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SB 600 or SB 700?? :confused:

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  • SB 600 or SB 700?? :confused:

    Hi everyone! Need your advice here. My camera is Nikon D90 and I thought of buying a speedlight. What is the advantages or disadvantages of SB 600 and SB 700 and which is the best. It's great to hear an advise from you guys before I'll be getting a flash.

    Thank you.

  • #2
    sb600 is discontinued, replaced by the 700...
    "They call me Bruce."
    www.brucebphotography.com

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    • #3
      IMO, the only real reason to get the 700 over the 600 (other than availability) is that the 700 can be used as a commander for other strobes.... The D90 has that capability built in so you don't really need it.
      Steve
      the Photographic Academy.com
      SharpShooter Industries
      My 500px, My Flickr, My Blog

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      • #4
        You can pick up a used SB-600 for around $150, that is a big reason to go that route.
        Nikon D800e, D300, D5000, NIKON GLASS 85mm F/1.8 D, 105mm f/2.8 Micro AF-S VR, 70-200 AF-S VR f/2.8, 28-300 AF-S VRII,10.5mm Fisheye, 24-70 AF-S f/2.8, TC-20E III AF-S, Sigma 12-24 HSM, Sigma 30mm f/1.4 HSM, Sigma 150-500 OS, 2 SB-600 Speedlights, SB-900 speedlight, 4 YN-622N transceivers, Manfrotto 190MF3 tripod & 322RC2 ball grip head. - NJ, USA
        Flickr Photobucket
        Ok to edit and repost my shots on DPS forums

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        • #5
          SB-700 is newer, more expensive, and has more features. The SB-600 is cheaper, slightly more expensive/powerful, and is compatible with film cameras, but has a more limited feature set.

          To me, if you plan on using the flash on-camera, you want the SB-700, because it can do 360° swivel, vs. 270° with the SB-600. This not only gives you more choices in bounce surfaces with on-camera flash, but also can eliminate the need for a flash bracket when going into portrait mode.

          If you plan on using the flash off-camera, there's slightly less advantage, but for me, personally, I'd still pick the SB-700 over the SB-600 simply because it has SU-4 mode. This is a "dumb" optical-slave mode (as opposed to CLS), which means it can be simply added to any Strobist setup regardless of brand or triggering system, and can even be used with some P&S camera pop-up flashes as off-camera lighting. The SB-600 does not do SU-4.

          A good comparison between the SB-600, SB-700, and SB-900 is here at speedlights.net.
          Last edited by inkista; 10-26-2011, 07:23 PM.
          I shoot with a Canon 5DmkII, 50D, and S90, and Pansonic GX-7. flickr stream and equipment list

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          • #6
            What you say about feature is true, but..... The SB700 goes for about $329, so one has to determine if it is worth the money, versus perhaps buying two SB600 for that price or just saving over $150.
            Nikon D800e, D300, D5000, NIKON GLASS 85mm F/1.8 D, 105mm f/2.8 Micro AF-S VR, 70-200 AF-S VR f/2.8, 28-300 AF-S VRII,10.5mm Fisheye, 24-70 AF-S f/2.8, TC-20E III AF-S, Sigma 12-24 HSM, Sigma 30mm f/1.4 HSM, Sigma 150-500 OS, 2 SB-600 Speedlights, SB-900 speedlight, 4 YN-622N transceivers, Manfrotto 190MF3 tripod & 322RC2 ball grip head. - NJ, USA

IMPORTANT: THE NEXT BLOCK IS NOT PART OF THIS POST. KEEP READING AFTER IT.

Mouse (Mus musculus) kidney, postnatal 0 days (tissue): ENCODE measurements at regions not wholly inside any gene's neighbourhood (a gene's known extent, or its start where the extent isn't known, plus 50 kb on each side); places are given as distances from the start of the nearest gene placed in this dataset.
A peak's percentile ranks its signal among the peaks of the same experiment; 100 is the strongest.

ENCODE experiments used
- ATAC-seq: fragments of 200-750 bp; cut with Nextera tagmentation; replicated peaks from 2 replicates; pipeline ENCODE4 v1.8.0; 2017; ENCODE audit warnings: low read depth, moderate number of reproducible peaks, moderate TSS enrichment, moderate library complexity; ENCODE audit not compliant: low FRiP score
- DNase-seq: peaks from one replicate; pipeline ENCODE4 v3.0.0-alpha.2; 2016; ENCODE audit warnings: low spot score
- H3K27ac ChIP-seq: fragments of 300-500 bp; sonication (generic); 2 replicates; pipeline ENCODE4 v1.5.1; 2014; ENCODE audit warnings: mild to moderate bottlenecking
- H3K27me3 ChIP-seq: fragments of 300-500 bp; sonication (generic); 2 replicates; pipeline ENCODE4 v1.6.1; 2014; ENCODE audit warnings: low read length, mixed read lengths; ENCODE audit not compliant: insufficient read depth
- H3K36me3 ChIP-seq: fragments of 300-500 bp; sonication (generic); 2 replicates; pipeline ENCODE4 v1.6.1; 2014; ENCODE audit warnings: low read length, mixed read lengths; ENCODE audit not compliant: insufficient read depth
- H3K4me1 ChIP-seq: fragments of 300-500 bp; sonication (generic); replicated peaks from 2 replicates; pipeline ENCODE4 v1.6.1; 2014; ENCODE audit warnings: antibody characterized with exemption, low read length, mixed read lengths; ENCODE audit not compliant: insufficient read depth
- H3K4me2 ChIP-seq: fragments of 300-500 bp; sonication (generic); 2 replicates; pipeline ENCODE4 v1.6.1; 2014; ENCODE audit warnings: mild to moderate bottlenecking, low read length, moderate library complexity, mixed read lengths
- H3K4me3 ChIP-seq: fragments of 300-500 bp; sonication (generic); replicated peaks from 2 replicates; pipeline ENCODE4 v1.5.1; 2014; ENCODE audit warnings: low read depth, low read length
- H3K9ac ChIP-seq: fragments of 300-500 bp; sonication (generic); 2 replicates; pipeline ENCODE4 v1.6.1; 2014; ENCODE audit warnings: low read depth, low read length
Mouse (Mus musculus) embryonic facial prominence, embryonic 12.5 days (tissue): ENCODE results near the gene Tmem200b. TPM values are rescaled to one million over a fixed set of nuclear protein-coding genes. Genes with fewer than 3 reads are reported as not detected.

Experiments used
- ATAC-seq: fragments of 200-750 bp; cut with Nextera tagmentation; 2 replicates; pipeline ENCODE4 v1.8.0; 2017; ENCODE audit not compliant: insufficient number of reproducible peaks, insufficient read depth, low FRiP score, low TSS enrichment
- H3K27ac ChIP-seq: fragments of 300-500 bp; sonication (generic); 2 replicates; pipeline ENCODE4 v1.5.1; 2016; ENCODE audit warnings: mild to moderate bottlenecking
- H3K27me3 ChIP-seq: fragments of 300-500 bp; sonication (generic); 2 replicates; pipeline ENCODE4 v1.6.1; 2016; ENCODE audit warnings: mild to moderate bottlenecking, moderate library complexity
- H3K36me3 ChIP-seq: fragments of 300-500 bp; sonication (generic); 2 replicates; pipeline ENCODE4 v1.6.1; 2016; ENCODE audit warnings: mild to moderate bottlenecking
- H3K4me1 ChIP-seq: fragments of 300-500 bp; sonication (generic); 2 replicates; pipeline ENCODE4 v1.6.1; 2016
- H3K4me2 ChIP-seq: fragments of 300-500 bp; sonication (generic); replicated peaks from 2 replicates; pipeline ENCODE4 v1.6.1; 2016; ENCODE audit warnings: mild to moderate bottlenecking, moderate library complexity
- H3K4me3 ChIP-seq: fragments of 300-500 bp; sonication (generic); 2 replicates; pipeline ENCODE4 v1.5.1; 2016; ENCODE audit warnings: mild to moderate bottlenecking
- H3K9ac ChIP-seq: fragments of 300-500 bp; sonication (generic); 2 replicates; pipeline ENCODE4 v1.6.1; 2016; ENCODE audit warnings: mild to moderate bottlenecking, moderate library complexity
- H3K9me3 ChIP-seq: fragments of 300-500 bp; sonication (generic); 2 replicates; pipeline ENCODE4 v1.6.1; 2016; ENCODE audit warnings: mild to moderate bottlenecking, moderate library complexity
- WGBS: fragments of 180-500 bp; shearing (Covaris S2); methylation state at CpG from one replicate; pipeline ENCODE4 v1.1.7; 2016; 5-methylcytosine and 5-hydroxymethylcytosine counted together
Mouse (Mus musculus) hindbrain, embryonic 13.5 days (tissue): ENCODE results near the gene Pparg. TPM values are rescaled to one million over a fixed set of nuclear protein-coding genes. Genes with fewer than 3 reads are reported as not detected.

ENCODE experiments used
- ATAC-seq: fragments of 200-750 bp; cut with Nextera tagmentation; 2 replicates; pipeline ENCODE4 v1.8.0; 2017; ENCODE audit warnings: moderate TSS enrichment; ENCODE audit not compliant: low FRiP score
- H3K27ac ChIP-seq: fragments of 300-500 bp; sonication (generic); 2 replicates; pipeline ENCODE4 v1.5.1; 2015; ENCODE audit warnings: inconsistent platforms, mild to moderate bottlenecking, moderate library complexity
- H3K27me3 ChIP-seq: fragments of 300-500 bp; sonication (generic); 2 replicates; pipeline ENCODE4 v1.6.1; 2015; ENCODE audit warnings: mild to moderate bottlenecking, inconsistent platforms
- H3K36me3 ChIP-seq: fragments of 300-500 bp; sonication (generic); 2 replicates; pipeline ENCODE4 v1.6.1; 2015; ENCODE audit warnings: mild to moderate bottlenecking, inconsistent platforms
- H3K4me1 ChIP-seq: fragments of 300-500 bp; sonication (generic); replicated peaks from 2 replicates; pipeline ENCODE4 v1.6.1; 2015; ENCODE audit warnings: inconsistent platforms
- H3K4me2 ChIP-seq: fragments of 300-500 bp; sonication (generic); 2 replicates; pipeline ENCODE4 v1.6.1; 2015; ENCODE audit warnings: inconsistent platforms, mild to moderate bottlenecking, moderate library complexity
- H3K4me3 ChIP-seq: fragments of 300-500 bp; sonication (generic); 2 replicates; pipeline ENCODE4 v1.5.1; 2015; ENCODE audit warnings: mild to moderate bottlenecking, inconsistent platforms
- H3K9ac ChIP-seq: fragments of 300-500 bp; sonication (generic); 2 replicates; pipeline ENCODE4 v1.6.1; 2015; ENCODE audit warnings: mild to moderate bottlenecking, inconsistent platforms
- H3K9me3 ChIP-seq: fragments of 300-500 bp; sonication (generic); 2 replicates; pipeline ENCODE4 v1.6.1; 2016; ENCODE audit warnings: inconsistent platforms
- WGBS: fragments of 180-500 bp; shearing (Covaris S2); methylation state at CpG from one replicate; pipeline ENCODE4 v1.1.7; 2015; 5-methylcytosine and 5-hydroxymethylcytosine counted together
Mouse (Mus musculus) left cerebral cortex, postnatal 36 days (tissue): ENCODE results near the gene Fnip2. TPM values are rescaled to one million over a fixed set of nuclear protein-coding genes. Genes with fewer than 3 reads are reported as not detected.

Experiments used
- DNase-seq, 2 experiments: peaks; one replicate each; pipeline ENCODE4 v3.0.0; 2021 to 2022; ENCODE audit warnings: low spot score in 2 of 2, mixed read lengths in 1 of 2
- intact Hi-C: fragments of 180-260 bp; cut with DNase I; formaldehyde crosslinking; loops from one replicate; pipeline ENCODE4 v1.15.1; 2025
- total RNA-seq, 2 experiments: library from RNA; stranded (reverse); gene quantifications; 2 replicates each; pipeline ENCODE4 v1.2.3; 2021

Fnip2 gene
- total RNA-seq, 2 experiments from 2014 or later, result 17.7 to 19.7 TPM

Flickr Photobucket
            Ok to edit and repost my shots on DPS forums

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            • #7
              Originally posted by kirbinster View Post
              What you say about feature is true, but..... The SB700 goes for about $329, so one has to determine if it is worth the money, versus perhaps buying two SB600 for that price or just saving over $150.
              Also the risks of purchasing used vs. purchasing new with a set price, return policy, and warranty.

              I agree that for most folks, an SB-600, particularly if the majority of the usage for it is going to be as a second or third flash in an off-camera multiple light setup, that an SB-600 might be the better choice over an SB-700. But then, so could getting four YN-560s with radio triggers for that same price.

              I just generally think that a higher-end OEM strobe as a first or only flash tends to be a better choice, simply because of the additional flexibility in how you can use it both on and off camera, and the additional feature advantages. Then again, to me, $150, in terms of camera gear spending, isn't really a huge savings.
              Last edited by inkista; 10-26-2011, 09:27 PM.
              I shoot with a Canon 5DmkII, 50D, and S90, and Pansonic GX-7. flickr stream and equipment list

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              • #8
                Originally posted by sk66 View Post
                IMO, the only real reason to get the 700 over the 600 (other than availability) is that the 700 can be used as a commander for other strobes.... The D90 has that capability built in so you don't really need it.
                WOW, a commander! that's great! a nikon commander alone could costs more than USD300! That means I can use it to channel for my D5100? Sorry i am a noob for speedlight, and going to receive my very first speedlight YN465 today..and i bought it for around USD160.. ;|